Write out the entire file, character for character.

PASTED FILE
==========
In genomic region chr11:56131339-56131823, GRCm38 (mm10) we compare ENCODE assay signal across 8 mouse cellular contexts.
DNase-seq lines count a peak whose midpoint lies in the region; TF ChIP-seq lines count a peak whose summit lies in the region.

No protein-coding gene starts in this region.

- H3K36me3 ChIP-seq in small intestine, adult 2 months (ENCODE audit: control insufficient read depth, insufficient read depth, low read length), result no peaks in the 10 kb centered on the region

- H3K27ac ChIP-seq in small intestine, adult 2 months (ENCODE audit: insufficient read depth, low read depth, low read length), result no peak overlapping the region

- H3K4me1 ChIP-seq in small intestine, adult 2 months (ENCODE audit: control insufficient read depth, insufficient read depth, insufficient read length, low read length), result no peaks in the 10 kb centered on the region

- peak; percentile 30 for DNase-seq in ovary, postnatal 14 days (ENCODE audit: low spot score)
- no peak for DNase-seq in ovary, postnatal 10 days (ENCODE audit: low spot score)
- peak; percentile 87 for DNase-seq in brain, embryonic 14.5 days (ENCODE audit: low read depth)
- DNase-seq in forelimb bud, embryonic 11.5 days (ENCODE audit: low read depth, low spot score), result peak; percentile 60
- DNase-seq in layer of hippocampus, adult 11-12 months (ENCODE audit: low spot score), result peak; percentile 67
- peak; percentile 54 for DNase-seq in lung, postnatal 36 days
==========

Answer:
In genomic region chr11:56131339-56131823, GRCm38 (mm10) we compare ENCODE assay signal across 8 mouse cellular contexts.
DNase-seq lines count a peak whose midpoint lies in the region; TF ChIP-seq lines count a peak whose summit lies in the region.

No protein-coding gene starts in this region.

- H3K36me3 ChIP-seq in small intestine, adult 2 months (ENCODE audit: control insufficient read depth, insufficient read depth, low read length), result no peaks in the 10 kb centered on the region

- H3K27ac ChIP-seq in small intestine, adult 2 months (ENCODE audit: insufficient read depth, low read depth, low read length), result no peak overlapping the region

- H3K4me1 ChIP-seq in small intestine, adult 2 months (ENCODE audit: control insufficient read depth, insufficient read depth, insufficient read length, low read length), result no peaks in the 10 kb centered on the region

- peak; percentile 30 for DNase-seq in ovary, postnatal 14 days (ENCODE audit: low spot score)
- no peak for DNase-seq in ovary, postnatal 10 days (ENCODE audit: low spot score)
- peak; percentile 87 for DNase-seq in brain, embryonic 14.5 days (ENCODE audit: low read depth)
- DNase-seq in forelimb bud, embryonic 11.5 days (ENCODE audit: low read depth, low spot score), result peak; percentile 60
- DNase-seq in layer of hippocampus, adult 11-12 months (ENCODE audit: low spot score), result peak; percentile 67
- peak; percentile 54 for DNase-seq in lung, postnatal 36 days